Why the Leafs Trading Down at the Draft is a Good (or Bad) Idea

There are few notions less popular in Leafs land than the
idea of trading down in the draft. Toronto is a team that is starved for high
end high skill prospects, and the idea of grabbing an elite talent after
suffering through a horrible season offers some consolation. Of course, the
draft is still over a month away, and we have plenty of time to consider every
possibility so let’s dive into what trading down could look like.

The Fourth Overall
Pick

There has only been one instance in recent years where
someone holding a Top Five pick traded down on draft day, and that’s when Cliff
Fletcher dealt the Leafs seventh overall, plus a second, and a third to move up
two spots and select Luke Schenn in 2008. Before that it was 2004 when the
Hurricanes dealt their 8th overall pick plus 59th overall
to Columbus so they could select Andrew Ladd 4th overall. The reward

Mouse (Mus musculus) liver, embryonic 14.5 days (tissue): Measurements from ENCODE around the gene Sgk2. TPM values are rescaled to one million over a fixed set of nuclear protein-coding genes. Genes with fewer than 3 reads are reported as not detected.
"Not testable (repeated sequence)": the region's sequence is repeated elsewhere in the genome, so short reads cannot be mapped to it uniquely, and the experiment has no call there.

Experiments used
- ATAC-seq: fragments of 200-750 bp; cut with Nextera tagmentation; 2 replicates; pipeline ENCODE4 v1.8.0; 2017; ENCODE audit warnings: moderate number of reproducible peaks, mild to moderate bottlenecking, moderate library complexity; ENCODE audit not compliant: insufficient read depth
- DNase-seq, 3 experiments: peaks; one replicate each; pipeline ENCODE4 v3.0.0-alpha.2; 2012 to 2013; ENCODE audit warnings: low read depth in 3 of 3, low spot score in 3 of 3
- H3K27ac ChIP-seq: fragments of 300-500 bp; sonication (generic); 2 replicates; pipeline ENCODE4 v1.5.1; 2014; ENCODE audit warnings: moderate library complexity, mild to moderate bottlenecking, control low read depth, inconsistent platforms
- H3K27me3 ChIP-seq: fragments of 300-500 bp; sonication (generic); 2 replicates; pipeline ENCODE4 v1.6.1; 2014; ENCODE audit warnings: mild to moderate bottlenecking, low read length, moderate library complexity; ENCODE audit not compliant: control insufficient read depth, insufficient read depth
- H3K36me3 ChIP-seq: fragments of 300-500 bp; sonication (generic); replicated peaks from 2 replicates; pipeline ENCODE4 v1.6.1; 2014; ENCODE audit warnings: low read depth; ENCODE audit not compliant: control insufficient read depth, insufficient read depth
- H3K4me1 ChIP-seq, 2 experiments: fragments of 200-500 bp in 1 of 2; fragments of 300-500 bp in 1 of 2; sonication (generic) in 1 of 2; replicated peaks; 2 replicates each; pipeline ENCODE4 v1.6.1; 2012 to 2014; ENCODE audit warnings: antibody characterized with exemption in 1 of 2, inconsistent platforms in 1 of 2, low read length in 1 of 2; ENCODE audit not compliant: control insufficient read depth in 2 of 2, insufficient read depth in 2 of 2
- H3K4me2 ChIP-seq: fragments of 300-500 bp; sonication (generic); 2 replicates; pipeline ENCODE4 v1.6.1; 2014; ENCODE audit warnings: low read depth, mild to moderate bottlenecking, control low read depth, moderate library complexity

is pretty minimal when typically there is a steep drop off after the top five
in most drafts, but in 2004 it was a two player draft (Ovechkin, Malkin), and
2008 it was a regarded as being Stamkos than the four pack of defencemen
(Doughty, Pietrangelo, Bogosian, and Schenn) which may have warranted the
additional pick being added.

If the Leafs were to choose to drop down from fourth in
draft it’s likely the only acceptable option is to 5th, to ensure
that one of Hanifin, Strome, and Marner still winds up a Leaf. Possibly dropping
one spot further if they’ve seen Arizona go off the board with the third pick
or if they value Barzal as much as Strome or Marner. It would essentially give
the Leafs a player they value just as much, but could add something as
significant as a second round pick, but much more likely something along the
lines of a third round pick for such a small drop.

In conclusion, pick at 4 and don’t give Leafs fans a heart
attack.

The 24th Overall Pick (Preds Pick)

The 24th Overall pick is a little more